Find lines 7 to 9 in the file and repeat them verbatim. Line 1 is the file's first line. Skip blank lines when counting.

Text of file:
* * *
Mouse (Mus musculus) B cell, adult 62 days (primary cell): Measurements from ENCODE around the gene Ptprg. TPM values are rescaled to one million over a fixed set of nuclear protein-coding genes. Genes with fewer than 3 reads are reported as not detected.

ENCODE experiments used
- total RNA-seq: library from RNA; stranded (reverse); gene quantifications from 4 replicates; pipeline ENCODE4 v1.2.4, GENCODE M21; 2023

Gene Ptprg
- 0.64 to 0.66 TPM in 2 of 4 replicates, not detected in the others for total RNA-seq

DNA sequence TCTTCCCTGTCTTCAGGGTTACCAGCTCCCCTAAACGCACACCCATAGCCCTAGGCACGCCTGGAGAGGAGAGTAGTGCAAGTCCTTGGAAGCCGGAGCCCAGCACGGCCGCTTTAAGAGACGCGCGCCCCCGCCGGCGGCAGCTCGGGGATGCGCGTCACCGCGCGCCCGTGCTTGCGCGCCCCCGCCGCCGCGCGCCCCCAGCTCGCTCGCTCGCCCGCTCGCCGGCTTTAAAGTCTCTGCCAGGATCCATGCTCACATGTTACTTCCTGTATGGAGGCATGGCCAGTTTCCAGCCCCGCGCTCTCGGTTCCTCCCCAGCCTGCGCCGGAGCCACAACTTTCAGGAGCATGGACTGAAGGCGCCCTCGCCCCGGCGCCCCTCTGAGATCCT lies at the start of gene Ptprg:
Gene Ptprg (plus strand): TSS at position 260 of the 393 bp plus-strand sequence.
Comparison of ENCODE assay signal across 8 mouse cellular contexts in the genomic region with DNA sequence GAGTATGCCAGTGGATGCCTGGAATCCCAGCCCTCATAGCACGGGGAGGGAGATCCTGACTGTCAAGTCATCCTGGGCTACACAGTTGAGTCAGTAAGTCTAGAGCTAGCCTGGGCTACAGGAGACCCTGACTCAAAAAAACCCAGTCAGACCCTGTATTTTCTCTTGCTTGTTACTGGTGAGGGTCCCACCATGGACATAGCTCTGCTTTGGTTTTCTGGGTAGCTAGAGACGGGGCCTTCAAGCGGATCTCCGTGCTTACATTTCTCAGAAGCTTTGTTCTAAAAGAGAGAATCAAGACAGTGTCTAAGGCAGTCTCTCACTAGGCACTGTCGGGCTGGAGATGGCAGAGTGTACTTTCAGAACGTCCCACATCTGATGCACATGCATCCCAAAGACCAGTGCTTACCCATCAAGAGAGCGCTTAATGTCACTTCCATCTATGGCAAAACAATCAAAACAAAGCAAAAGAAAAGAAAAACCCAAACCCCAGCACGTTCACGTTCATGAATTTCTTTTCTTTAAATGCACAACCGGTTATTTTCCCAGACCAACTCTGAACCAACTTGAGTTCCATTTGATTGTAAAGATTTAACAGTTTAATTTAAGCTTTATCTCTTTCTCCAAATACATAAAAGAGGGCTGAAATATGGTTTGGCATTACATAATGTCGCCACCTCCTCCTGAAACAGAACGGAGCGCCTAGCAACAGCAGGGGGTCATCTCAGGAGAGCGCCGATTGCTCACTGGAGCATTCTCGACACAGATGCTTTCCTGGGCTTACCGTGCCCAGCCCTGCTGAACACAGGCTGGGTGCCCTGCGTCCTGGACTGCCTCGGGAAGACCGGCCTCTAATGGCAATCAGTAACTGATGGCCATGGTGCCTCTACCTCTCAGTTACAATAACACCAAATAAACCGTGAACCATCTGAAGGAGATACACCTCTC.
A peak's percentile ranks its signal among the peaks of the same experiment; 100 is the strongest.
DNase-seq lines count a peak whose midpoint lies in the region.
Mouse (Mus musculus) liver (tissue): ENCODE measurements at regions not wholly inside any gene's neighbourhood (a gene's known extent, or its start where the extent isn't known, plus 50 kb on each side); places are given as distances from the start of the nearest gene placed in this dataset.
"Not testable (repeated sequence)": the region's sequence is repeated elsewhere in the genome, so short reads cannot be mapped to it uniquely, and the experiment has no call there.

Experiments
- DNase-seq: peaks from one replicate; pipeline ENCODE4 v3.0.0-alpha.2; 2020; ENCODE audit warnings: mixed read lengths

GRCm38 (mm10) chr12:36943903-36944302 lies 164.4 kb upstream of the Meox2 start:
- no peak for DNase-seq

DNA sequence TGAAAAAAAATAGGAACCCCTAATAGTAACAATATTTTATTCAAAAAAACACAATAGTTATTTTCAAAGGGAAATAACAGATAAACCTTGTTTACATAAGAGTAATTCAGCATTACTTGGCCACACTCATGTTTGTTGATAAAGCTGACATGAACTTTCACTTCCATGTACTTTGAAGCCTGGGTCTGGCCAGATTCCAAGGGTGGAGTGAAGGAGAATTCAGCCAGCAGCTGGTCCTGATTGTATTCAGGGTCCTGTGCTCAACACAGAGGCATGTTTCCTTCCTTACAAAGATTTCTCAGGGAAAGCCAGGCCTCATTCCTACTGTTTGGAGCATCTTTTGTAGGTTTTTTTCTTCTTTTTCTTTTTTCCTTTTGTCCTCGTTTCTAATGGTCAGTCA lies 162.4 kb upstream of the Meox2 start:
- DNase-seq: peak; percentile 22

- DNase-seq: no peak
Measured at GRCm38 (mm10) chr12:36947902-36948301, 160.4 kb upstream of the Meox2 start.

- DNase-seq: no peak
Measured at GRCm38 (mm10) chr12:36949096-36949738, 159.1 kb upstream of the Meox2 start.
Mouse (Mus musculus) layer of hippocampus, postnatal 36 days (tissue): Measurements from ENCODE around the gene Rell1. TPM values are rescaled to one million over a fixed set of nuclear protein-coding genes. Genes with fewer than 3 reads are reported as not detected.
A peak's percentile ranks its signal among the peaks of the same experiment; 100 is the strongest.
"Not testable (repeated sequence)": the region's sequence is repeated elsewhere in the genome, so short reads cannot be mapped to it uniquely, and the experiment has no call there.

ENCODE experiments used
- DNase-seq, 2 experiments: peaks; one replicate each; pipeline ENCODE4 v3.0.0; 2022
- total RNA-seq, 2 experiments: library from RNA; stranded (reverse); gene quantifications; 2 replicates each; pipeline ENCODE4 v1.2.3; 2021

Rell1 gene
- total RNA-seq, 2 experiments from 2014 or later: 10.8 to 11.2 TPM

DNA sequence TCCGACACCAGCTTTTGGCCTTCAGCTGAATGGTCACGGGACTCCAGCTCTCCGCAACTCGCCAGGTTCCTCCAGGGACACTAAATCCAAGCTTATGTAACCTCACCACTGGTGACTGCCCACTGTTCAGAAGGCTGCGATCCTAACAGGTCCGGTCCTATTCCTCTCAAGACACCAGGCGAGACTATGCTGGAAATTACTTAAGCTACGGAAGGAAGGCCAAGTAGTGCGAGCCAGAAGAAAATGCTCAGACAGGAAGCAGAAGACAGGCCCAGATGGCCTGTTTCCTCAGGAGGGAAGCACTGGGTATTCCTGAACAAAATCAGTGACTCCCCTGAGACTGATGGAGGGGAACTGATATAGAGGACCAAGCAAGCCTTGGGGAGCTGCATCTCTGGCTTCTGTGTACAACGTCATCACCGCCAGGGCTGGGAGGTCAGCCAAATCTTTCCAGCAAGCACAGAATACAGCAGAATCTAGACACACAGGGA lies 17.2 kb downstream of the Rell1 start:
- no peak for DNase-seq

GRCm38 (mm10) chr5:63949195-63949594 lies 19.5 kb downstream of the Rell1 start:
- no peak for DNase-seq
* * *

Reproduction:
Gene Ptprg (plus strand): TSS at position 260 of the 393 bp plus-strand sequence.
Comparison of ENCODE assay signal across 8 mouse cellular contexts in the genomic region with DNA sequence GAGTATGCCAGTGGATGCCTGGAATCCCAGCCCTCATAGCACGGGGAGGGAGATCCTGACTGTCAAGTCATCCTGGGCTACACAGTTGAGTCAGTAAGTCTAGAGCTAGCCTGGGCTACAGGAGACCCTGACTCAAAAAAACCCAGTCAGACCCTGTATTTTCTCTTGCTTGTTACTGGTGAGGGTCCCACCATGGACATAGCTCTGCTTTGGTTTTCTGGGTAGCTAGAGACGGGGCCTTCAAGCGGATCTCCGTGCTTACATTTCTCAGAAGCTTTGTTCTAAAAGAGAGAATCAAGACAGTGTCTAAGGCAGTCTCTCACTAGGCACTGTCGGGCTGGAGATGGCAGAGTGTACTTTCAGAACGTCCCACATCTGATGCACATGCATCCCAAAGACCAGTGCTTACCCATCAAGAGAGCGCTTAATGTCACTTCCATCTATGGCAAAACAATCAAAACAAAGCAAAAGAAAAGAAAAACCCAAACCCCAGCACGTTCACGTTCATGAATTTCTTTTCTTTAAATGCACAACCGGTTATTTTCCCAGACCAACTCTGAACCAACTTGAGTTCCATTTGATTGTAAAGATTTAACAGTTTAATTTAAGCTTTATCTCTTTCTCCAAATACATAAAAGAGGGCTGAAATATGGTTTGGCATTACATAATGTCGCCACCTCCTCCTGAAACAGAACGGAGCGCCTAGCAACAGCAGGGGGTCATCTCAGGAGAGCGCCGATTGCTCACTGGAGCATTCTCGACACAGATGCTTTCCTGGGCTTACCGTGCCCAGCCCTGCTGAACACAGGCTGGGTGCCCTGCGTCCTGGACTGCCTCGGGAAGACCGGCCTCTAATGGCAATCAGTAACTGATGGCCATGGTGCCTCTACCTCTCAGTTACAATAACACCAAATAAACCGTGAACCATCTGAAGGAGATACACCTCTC.
A peak's percentile ranks its signal among the peaks of the same experiment; 100 is the strongest.